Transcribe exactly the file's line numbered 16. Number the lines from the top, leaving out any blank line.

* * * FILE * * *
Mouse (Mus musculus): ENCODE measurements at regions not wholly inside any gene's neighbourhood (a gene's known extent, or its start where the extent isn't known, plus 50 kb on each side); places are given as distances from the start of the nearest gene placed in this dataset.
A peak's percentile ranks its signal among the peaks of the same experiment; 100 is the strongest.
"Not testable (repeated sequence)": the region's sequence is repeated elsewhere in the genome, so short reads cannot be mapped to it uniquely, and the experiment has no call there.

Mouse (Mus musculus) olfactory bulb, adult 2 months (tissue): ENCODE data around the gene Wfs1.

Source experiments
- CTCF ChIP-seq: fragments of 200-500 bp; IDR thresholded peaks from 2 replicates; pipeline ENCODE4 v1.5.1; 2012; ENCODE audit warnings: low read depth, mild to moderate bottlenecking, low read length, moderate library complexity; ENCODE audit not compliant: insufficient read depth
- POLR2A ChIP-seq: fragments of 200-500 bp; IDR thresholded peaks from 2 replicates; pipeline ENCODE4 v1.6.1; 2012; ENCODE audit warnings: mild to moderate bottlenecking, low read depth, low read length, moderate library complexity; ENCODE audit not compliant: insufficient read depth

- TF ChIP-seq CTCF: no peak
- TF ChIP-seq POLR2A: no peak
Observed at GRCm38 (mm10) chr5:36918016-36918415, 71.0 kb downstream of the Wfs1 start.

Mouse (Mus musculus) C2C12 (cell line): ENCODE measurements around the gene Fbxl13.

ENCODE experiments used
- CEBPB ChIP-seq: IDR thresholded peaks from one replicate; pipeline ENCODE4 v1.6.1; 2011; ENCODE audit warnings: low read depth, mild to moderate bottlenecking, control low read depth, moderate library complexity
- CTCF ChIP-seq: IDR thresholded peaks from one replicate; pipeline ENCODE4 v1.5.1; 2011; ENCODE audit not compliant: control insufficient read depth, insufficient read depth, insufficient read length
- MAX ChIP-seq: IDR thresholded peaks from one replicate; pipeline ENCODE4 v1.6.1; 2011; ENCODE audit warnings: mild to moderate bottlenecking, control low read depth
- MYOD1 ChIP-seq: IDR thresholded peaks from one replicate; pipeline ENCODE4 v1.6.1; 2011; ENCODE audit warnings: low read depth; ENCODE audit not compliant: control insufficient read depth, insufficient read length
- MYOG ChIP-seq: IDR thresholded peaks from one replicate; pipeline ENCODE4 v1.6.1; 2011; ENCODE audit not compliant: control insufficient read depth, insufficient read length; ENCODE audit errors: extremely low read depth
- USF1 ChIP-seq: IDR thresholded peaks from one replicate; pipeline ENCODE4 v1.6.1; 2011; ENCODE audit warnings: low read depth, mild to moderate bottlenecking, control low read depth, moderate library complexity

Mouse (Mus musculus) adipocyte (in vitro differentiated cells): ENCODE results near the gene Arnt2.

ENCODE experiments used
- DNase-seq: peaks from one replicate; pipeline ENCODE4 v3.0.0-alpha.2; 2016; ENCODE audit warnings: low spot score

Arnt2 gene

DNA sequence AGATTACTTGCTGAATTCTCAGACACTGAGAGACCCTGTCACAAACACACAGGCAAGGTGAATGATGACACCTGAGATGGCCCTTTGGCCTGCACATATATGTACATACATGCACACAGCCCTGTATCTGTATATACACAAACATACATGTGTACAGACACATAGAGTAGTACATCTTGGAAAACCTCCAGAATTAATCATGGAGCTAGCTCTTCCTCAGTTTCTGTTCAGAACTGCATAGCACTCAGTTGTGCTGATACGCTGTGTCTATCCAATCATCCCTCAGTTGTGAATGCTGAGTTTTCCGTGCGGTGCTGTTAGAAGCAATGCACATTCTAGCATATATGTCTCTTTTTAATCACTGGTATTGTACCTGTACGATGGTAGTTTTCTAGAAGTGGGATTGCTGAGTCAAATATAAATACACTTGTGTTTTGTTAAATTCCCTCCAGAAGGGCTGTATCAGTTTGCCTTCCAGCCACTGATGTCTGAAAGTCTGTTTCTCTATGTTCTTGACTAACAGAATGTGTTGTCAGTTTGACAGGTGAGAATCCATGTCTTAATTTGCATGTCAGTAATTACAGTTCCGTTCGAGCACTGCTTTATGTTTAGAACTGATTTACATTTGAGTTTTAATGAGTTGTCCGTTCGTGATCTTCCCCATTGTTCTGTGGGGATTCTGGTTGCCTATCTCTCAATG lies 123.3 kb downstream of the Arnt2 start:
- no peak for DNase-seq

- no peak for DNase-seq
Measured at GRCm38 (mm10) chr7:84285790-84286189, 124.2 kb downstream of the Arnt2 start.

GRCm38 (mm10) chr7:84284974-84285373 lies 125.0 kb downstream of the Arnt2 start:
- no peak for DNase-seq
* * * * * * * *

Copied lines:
- MYOD1 ChIP-seq: IDR thresholded peaks from one replicate; pipeline ENCODE4 v1.6.1; 2011; ENCODE audit warnings: low read depth; ENCODE audit not compliant: control insufficient read depth, insufficient read length